What are the major differences between scope lines?

With all of the recent changes, it can be difficult to know exactly how each product will perform. Every scope Leupold produces, including the Rifleman, is fully coated (all lenses, internal and external, are coated) and utilizes glass, coatings, and optical systems of equal or better quality than the discontinued Vari-X II’s of the past. Decreased cost associated with the Rifleman line is due to increased efficiency in our production process, not from reduced quality.

To make things easier, a brief summary of our current scope lines has been compiled including the most prominent features belonging to each. It is important to note that every lens (internal and external) in every Leupold scope is coated, but the type of coatings will vary. “Fully multicoated” indicates that each lens in an optical system is coated with multiple layers of lens coating, such as Multicoat 4. “Fully coated” indicates that each lens is coated with a single lens coating; Leupold uses magnesium fluoride. “Standard multicoated” scopes have a combination of coated lenses and multicoated lenses.


New for 2007, the VX-7 line takes full advantage of Leupold’s 100 years of experience. The VX-7 uses ¼-MOA SpeeDial adjustments which eliminate the possibility of losing adjustment covers. DiamondCoat 2 exterior lens coatings provide the highest level of scratch resistance ever offered. Xtended Twilight internal lens coatings work to optimize the wavelengths specific to twilight conditions, making the VX-7 the best low-light scope we’ve ever produced. The use of a 4-to-1 erector system provides a larger range of magnification, making this line the ultimate scope for serious hunters.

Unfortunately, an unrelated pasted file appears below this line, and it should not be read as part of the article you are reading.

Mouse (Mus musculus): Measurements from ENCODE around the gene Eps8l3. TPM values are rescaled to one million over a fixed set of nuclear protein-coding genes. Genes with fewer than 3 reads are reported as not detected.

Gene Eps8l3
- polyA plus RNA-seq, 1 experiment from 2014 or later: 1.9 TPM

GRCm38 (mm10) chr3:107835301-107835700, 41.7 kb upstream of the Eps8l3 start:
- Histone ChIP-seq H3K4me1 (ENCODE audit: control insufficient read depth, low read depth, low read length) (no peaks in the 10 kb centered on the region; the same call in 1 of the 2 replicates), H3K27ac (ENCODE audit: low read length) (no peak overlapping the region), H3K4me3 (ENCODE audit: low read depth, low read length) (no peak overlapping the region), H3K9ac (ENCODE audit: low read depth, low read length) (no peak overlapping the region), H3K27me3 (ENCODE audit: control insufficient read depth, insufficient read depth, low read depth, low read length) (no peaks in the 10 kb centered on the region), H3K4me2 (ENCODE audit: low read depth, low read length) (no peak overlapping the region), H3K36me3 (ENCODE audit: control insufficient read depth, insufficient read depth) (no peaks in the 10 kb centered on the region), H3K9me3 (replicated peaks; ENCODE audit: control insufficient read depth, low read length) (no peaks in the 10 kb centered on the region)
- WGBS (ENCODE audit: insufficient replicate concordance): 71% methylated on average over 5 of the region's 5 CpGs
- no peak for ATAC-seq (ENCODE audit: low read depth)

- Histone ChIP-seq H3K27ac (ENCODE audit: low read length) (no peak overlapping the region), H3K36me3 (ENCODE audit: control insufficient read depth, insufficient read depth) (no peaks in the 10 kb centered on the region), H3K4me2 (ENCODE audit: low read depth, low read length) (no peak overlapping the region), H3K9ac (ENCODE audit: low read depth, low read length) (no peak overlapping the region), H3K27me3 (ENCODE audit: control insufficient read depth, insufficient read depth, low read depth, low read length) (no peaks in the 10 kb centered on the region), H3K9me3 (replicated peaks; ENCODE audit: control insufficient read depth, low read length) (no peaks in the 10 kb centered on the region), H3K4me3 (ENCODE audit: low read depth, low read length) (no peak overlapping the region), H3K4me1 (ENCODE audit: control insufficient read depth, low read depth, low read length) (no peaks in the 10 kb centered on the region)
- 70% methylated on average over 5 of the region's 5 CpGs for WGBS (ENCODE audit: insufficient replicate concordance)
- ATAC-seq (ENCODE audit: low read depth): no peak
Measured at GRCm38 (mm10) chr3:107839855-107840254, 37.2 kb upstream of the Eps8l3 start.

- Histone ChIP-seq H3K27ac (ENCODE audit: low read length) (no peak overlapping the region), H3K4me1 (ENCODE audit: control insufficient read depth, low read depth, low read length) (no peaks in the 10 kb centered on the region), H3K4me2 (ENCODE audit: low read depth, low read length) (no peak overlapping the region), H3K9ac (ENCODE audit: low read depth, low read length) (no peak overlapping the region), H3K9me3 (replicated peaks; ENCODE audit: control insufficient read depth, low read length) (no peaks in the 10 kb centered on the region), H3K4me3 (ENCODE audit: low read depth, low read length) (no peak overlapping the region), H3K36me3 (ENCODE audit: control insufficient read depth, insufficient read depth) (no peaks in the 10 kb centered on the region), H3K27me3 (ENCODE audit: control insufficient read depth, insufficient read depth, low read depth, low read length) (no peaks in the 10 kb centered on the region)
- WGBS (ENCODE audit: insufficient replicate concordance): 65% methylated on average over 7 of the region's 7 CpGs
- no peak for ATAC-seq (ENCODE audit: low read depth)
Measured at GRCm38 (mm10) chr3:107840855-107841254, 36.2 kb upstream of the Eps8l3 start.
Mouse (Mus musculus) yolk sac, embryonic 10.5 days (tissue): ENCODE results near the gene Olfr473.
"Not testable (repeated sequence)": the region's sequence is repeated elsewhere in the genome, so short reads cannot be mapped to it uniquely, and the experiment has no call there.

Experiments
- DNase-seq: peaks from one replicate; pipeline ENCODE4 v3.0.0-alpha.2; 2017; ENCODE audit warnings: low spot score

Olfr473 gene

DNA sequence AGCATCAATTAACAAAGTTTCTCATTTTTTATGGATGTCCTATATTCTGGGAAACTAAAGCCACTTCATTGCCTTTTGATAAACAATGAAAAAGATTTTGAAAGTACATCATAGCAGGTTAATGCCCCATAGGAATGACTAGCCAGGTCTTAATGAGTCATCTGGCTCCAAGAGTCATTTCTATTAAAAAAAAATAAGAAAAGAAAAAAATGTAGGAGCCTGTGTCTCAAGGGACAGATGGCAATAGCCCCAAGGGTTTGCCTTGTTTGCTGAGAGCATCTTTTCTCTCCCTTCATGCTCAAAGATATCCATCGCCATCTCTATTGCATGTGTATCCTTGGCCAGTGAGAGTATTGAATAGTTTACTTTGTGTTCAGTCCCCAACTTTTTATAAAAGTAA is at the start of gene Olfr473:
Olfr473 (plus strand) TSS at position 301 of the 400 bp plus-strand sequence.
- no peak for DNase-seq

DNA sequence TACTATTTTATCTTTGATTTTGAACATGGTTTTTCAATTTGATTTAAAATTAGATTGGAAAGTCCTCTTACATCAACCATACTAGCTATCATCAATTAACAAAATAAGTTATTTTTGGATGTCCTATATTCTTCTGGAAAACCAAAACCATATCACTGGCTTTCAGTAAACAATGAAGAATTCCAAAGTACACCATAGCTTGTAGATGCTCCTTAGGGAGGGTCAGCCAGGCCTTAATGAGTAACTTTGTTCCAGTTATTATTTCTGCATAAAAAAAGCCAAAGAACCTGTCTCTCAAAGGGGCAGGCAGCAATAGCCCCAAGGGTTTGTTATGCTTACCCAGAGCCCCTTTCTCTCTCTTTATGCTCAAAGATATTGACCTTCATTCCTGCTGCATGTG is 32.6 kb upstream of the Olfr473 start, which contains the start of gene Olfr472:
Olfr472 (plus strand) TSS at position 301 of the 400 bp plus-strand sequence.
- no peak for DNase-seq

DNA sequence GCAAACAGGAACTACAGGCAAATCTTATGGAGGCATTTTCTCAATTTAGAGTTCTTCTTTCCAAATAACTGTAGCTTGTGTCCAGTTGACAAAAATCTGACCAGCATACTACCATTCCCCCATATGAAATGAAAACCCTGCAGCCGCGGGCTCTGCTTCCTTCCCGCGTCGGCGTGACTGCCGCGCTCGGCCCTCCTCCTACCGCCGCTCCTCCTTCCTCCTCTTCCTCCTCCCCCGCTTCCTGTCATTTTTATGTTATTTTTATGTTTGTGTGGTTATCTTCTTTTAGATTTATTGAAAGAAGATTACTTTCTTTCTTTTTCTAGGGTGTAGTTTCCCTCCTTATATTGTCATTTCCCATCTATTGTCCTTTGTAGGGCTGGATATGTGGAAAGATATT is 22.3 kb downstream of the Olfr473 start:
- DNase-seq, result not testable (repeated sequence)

The LPS line uses ¼-MOA, low-profile, finger-adjustable adjustments; a fast-focus eyepiece; and our DiamondCoat lens coatings to provide incredible light transmission values with the addition of remarkable scratch resistance.


The VX-L was new for 2006, and uses ¼-MOA or 1/8-MOA adjustments depending upon model, has a fast-focus eyepiece, and utilizes an objective lens specially shaped to allow large objective scopes to be mounted in low rings. VX-L scopes use a combination of Index Matched and DiamondCoat lens coatings as well as edge-blackened lenses to produce extremely low glare and unprecedented light transmission values.


The VX-III line was new for 2004, and uses ¼-MOA, low-profile, finger-adjustable adjustments and a fast-focus eyepiece. VX-III’s are fully multicoated and Index Matched to ensure that each lens has the best possible coating, producing total light transmission values higher than ever seen before.